In 2008, DJ and globetrotter Gilles Peterson was approached by the melomaniac at the helm of Havana Cultura – an initiative to showcase and support Cuban creativity by Cuban rum maker Havana Club –, inviting him to Cuba to check out Havana’s underground music scene with a view to making an album. While some might associate Cuba simply with salsa or Buena Vista Social Club, there was a new generation of artists teeming with new sounds, waiting for an opportunity to reveal their talent to the world. The release of this triple vinyl set with a selection of twenty-three emblematic tracks celebrates eight years of musical research and experimentation featuring Cuba’s musical avant-garde under the curation of Gilles Peterson with the backing of the Havana Cultura project.

VARIOUS ARTISTS, Soul Jazz Records Presents New Orleans Funk Vol. 4 (CD/LP)
Volume four of this crate-digging excursion into the Crescent City vaults delves deep into the roots and history of the voodoo world of New Orleans funk and as ever features a stellar selection of killer rare funk and soul! The album is jam-packed with serious break-heavy funk tunes from classic New Orleans artists s.a. Eddie Bo, Betty Harris, Dave Bartholomew, Johnny Adams and Eldridge Holmes (with the ever-present Allen Toussaint and The Meters as always behind the scenes).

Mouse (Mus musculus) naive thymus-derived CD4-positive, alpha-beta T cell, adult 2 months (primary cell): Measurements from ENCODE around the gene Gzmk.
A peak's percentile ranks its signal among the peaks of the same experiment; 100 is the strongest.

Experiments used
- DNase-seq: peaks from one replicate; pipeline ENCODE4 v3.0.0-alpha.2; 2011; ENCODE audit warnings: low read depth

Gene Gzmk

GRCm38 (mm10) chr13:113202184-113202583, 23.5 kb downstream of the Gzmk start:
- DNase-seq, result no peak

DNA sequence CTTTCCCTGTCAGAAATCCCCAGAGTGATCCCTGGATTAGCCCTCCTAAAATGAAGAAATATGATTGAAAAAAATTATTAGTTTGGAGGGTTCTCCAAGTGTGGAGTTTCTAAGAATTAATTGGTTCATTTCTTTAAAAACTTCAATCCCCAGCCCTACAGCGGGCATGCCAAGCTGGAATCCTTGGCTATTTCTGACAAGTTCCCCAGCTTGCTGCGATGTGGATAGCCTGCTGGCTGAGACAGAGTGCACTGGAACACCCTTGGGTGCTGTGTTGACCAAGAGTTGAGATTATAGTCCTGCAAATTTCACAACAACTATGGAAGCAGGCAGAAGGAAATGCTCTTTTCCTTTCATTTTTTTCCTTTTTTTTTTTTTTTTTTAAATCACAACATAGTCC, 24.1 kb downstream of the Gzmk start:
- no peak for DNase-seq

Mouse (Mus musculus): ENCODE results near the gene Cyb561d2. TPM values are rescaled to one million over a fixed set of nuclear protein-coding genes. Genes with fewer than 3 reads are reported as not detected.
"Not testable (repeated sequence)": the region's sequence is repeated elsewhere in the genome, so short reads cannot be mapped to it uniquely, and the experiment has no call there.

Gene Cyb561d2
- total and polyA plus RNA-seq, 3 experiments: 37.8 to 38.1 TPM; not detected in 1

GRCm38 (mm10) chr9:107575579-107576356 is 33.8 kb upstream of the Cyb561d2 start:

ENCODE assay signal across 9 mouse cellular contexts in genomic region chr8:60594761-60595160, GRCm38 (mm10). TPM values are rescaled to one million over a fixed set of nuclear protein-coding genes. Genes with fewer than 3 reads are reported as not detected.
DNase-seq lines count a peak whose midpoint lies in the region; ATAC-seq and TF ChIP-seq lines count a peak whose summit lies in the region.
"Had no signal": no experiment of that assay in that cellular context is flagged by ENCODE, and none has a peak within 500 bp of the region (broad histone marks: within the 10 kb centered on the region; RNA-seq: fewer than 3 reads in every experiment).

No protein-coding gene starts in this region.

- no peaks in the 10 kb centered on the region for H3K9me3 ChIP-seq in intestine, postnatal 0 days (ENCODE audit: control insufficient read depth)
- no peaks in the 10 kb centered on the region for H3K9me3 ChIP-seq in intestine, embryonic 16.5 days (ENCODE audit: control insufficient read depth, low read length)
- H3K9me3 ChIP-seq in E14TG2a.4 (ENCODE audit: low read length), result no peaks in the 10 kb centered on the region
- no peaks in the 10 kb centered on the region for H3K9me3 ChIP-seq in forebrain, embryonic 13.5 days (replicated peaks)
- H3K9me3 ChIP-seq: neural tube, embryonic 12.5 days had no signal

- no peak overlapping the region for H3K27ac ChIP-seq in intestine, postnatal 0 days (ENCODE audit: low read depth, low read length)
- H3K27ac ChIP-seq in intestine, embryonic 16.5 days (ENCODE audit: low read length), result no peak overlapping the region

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COMING SOON:

JOHN LEGEND, Darkness & Light (12/2)

ROLLING STONES, Blue & Lonesome (12/2)

 

And don’t forget these STILL-NEW platters that matter!

A TRIBE CALLED QUEST, We Got It From Here…Thank You For Your Service (CD/2xLP out 12/23)